According to NASA, Neptune is about four times wider than Earth. If Earth were the size of a nickel, Neptune would be about as big as a baseball. ©From the video “The Biggest Stars in the Universe,” Best of Science and “Science Magazine”

On this Christmas morning, I hope you are happy, healthy and spending time with family and friends.

During this holiday season, however, it’s the “happy” part of that wish that I found myself thinking about most, precipitated by the often-heard, classic holiday song Have Yourself a Merry Little Christmas, which—some say—is a bit dark. (In my defense, 2018 has been a hard year for environmental protections!)


By itself, the sun accounts for about 99.86 percent of our solar system’s mass; the remainder consists of the planets, asteroids, comets, meteoroids and dust in orbit.

Originally, this 1943 tune, written by Hugh Martin and Ralph Blane, was sung by Judy Garland in the 1944 musical film Meet Me in St. Louis. Part of the lyrics go like this:

Have yourself a merry little Christmas,
Let your heart be light.
Next year all our troubles will be out of sight.
Have yourself a merry little Christmas,
Make the yuletide gay.
Next year all our troubles will be miles away.

Someday soon we all will be together,
If the fates allow.
Until then, we’ll have to muddle through somehow.
So have yourself a merry little Christmas now.

The sun has a diameter of about 865,000 miles—the equivalent of about 109 Earths. ©From the video “The Biggest Stars in the Universe,” Best of Science and “Science Magazine”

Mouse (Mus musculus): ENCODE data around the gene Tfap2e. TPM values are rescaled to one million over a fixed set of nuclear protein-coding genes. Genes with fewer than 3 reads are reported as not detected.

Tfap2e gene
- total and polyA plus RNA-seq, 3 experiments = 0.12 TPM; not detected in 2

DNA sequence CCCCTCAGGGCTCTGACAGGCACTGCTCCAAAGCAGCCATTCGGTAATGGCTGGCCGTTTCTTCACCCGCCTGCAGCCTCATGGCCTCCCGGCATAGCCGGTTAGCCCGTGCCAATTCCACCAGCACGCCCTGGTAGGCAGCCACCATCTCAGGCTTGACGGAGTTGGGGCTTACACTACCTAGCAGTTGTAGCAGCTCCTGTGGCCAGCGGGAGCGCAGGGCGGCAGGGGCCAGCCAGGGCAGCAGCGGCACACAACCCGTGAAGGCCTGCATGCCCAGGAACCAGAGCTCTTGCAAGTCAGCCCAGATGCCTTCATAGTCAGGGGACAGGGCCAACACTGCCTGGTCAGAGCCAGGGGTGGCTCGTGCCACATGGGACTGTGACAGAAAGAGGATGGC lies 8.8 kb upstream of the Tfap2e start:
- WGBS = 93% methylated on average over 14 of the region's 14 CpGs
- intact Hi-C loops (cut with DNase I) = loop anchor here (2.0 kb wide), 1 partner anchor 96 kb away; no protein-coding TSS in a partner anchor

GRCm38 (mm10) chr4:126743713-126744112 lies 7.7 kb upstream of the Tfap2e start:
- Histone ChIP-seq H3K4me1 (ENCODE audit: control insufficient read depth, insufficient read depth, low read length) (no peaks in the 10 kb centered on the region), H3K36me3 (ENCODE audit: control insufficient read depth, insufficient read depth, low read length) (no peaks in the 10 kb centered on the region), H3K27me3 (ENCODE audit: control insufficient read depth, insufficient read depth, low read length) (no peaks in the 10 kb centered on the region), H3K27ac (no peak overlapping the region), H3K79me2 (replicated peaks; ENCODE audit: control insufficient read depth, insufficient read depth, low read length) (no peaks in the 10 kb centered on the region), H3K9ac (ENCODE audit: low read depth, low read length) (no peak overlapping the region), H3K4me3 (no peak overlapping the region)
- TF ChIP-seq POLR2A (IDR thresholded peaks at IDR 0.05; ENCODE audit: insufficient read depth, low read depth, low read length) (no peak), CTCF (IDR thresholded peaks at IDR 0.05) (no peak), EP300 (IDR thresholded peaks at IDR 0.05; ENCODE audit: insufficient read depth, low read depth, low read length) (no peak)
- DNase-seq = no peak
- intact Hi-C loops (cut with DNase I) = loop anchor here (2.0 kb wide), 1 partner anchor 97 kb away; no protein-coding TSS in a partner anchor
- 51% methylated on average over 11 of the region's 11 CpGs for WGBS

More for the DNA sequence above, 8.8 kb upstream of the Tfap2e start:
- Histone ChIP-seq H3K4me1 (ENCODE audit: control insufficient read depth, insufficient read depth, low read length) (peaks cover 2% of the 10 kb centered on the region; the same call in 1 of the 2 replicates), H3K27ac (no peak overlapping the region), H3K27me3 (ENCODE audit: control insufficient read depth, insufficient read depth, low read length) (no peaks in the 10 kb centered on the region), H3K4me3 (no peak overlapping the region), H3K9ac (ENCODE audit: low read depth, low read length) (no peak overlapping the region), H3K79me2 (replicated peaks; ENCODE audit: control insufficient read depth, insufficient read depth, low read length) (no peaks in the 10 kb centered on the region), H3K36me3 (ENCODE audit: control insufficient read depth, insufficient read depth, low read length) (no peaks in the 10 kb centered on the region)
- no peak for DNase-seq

While the song held a special resonance for homesick American soldiers fighting in Europe when the movie came out, it also speaks to us about the tumultuous year of 2018 and our fractious times—and being bogged down in “troubles” and “muddling through somehow.” It also, however, has echoes of awareness about just how small those “troubles” are in the big scheme of things. And the video below helps make that point abundantly clear.

Astronauts, having been put in the unique position of being able to step back from the world and look down on our “pale blue dot” of a home, commonly report a kind of epiphany known as the “overview effect.” From space, they say, the sorts of troubles and preoccupations that seem so important while we’re on Earth evaporate in a wider context. Our everyday, terrestrial affairs appear pathetically trivial.

On this Christmas Day, I hope you’ll watch the short film below, produced by Best of Science and Science Magazine. It’s titled The Biggest Stars in the Universe, and it’s a heavenly reminder of all the wondrous things there are out there and how very small our day-to-day obsessions are. We need to take the long view, or, as astronauts would say, “the overview.”


The Earth’s thin, blue atmosphere is all that stands between life on Earth and the cold, dark void of space.

So, have yourself a merry little Christmas, and let your heart be light. Next year, I hope all our troubles—especially some of the environmental ones—will be out of sight.

Or, at least, let’s hang onto the dream—as the song says—that “we all will be together” on working to fix them.

Merry Christmas and happy holidays to all of you,